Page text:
Debated for a bit about the title and decided against "Cemetery Plots", although that one's probably more accurate for the purpose intended. I love cemeteries, especially old ones. They're important sources of historical information and provide a rich source of ideas for plots and subplots for a writer.
Last May I was driving the back roads of Connecticut and spied an ancient (by American standards) cemetery in a wooded area. It was possibly a family cemetery, now overgrown with shrubs and grasses, the wooden tombstones weathered beyond legibility. In the midst of this neglected and forgotten place, a patch of iris poked through the ground. Who had planted the iris so many years ago? I wondered. Had it been a mother's favorite flower and planted there by a grieving husband or loving daughter? A family story began to take shape in my mind.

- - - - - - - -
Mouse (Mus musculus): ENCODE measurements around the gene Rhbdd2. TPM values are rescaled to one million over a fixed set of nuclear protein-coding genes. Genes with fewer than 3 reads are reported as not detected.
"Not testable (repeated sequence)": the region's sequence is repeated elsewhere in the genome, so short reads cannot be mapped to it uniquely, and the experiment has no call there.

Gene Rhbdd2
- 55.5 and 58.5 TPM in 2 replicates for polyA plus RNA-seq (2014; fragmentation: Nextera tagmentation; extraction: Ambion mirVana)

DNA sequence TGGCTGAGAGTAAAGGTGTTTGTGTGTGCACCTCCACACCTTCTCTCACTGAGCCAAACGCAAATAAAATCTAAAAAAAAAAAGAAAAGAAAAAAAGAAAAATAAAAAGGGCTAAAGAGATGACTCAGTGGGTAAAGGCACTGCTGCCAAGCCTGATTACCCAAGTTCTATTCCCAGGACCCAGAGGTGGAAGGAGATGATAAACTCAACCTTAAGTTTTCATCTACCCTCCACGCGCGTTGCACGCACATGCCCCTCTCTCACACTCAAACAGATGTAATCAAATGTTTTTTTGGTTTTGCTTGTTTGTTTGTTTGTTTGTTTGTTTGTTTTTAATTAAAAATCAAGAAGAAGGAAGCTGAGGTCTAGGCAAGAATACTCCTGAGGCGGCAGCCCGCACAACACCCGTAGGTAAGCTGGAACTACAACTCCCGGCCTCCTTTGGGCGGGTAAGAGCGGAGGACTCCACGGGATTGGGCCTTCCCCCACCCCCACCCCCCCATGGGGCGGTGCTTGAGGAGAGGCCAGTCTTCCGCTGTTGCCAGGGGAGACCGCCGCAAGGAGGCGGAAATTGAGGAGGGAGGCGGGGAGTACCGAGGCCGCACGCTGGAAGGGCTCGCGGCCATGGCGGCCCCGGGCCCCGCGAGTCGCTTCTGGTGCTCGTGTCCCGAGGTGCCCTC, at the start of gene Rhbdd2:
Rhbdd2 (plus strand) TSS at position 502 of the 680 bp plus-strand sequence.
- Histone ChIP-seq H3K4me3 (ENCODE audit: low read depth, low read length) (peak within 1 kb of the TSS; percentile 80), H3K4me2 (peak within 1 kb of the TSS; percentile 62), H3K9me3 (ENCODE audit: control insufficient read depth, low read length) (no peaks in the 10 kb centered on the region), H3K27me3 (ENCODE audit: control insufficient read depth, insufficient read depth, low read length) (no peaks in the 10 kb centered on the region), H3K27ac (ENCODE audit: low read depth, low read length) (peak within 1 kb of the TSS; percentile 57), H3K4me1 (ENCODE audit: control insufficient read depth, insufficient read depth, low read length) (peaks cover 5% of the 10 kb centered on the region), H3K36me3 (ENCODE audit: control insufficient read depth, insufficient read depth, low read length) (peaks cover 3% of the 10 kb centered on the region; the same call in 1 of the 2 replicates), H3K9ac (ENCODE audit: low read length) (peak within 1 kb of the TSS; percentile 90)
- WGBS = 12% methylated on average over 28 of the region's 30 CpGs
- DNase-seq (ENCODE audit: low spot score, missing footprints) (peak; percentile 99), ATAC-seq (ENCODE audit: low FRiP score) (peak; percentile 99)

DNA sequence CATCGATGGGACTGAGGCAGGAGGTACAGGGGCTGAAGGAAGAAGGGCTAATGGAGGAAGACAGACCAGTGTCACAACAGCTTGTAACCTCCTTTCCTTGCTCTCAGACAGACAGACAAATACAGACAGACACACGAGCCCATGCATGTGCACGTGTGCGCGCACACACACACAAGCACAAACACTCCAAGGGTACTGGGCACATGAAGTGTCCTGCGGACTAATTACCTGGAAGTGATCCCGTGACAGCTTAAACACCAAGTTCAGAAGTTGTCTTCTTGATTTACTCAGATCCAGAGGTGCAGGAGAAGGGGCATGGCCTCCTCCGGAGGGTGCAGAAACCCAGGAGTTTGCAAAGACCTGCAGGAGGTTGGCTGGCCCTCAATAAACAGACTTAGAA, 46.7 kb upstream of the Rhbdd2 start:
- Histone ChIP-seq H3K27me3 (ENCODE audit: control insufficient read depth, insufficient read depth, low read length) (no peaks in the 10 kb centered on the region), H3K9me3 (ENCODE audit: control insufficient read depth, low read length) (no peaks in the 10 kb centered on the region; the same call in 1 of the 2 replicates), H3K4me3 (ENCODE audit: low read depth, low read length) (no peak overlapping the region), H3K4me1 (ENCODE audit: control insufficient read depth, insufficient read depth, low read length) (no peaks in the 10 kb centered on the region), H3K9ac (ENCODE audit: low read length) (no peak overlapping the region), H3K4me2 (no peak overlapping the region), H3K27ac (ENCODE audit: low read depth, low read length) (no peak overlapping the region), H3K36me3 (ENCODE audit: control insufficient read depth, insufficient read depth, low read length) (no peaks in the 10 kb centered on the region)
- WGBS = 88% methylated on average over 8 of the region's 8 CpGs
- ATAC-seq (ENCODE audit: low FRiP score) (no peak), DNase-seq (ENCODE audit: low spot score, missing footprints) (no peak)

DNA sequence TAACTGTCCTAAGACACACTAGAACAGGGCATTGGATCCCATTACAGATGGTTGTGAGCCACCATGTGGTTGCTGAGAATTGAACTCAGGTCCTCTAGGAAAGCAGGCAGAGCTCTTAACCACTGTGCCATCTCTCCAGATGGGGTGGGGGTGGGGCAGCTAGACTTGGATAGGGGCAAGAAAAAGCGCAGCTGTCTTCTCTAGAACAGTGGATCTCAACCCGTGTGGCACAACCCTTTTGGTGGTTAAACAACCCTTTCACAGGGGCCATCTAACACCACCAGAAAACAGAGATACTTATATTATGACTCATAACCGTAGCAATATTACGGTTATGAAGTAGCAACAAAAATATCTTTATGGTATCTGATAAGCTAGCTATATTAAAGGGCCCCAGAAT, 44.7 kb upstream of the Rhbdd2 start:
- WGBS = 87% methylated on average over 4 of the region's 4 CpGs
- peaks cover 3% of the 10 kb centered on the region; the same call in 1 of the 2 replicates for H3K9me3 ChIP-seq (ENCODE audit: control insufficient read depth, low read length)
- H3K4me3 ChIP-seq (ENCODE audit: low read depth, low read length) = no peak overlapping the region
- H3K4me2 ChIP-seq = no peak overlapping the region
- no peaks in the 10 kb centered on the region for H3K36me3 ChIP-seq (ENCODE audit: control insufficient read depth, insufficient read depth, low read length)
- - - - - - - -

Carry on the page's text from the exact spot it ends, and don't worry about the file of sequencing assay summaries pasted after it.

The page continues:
At another cemetery in southern Massachusetts, I found the grave of a man. Nothing unusual here. He had lived a long life for the 18th century. His wives hadn't, though. Each of the four had died before the age of 20. I began to ponder that odd fact. Had he been terribly unlucky or was there a darker side to this tragedy? Serial killers aren't confined to the 21st century, after all. Had he gotten away with murder? We'll never know, but again, a story beckoned here.
If you're writing an historical, you've got to love cemeteries. Some of the best names you'll ever find are right there, waiting for you and they come with the dates when they were popular. Hezekiah, Isabel, Esther, and Patience speak to you from the distant past. Abraham, Ezekiel, and Nathaniel - their male counterparts.
Each generation has its popular names and a stroll through the cemetery will reveal them to you.
Question du Jour: Where do you find your plots and character names?